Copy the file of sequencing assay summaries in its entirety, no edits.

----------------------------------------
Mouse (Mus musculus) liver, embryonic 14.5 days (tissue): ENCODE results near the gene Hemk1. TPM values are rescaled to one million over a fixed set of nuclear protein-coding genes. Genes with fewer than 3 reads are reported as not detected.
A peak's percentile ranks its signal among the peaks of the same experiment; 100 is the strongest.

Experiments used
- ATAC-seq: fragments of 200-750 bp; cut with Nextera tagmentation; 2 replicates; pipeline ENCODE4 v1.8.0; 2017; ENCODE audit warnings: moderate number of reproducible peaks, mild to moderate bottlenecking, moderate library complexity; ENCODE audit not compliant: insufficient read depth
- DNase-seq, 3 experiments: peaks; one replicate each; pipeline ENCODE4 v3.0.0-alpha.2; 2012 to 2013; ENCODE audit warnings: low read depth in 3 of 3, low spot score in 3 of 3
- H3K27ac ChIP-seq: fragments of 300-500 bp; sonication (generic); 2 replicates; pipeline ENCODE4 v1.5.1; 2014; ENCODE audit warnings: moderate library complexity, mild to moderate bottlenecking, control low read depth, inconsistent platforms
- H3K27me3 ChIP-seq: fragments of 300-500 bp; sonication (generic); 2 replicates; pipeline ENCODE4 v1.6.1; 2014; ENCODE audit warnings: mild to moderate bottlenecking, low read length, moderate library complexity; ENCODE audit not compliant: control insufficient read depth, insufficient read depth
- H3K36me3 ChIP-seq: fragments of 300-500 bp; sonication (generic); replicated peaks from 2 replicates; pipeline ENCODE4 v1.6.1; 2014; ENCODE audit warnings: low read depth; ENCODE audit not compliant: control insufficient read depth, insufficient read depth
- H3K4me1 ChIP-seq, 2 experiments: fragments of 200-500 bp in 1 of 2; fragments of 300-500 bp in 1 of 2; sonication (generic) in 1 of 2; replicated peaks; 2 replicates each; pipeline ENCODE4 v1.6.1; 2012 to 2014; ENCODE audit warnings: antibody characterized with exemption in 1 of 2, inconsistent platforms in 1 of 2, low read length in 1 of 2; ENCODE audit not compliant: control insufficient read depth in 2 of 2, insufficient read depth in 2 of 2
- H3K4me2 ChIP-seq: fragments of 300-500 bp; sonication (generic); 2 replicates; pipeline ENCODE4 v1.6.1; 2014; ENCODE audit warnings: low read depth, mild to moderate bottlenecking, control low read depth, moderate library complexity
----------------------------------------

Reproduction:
Mouse (Mus musculus) liver, embryonic 14.5 days (tissue): ENCODE results near the gene Hemk1. TPM values are rescaled to one million over a fixed set of nuclear protein-coding genes. Genes with fewer than 3 reads are reported as not detected.
A peak's percentile ranks its signal among the peaks of the same experiment; 100 is the strongest.

Experiments used
- ATAC-seq: fragments of 200-750 bp; cut with Nextera tagmentation; 2 replicates; pipeline ENCODE4 v1.8.0; 2017; ENCODE audit warnings: moderate number of reproducible peaks, mild to moderate bottlenecking, moderate library complexity; ENCODE audit not compliant: insufficient read depth
- DNase-seq, 3 experiments: peaks; one replicate each; pipeline ENCODE4 v3.0.0-alpha.2; 2012 to 2013; ENCODE audit warnings: low read depth in 3 of 3, low spot score in 3 of 3
- H3K27ac ChIP-seq: fragments of 300-500 bp; sonication (generic); 2 replicates; pipeline ENCODE4 v1.5.1; 2014; ENCODE audit warnings: moderate library complexity, mild to moderate bottlenecking, control low read depth, inconsistent platforms
- H3K27me3 ChIP-seq: fragments of 300-500 bp; sonication (generic); 2 replicates; pipeline ENCODE4 v1.6.1; 2014; ENCODE audit warnings: mild to moderate bottlenecking, low read length, moderate library complexity; ENCODE audit not compliant: control insufficient read depth, insufficient read depth
- H3K36me3 ChIP-seq: fragments of 300-500 bp; sonication (generic); replicated peaks from 2 replicates; pipeline ENCODE4 v1.6.1; 2014; ENCODE audit warnings: low read depth; ENCODE audit not compliant: control insufficient read depth, insufficient read depth
- H3K4me1 ChIP-seq, 2 experiments: fragments of 200-500 bp in 1 of 2; fragments of 300-500 bp in 1 of 2; sonication (generic) in 1 of 2; replicated peaks; 2 replicates each; pipeline ENCODE4 v1.6.1; 2012 to 2014; ENCODE audit warnings: antibody characterized with exemption in 1 of 2, inconsistent platforms in 1 of 2, low read length in 1 of 2; ENCODE audit not compliant: control insufficient read depth in 2 of 2, insufficient read depth in 2 of 2
- H3K4me2 ChIP-seq: fragments of 300-500 bp; sonication (generic); 2 replicates; pipeline ENCODE4 v1.6.1; 2014; ENCODE audit warnings: low read depth, mild to moderate bottlenecking, control low read depth, moderate library complexity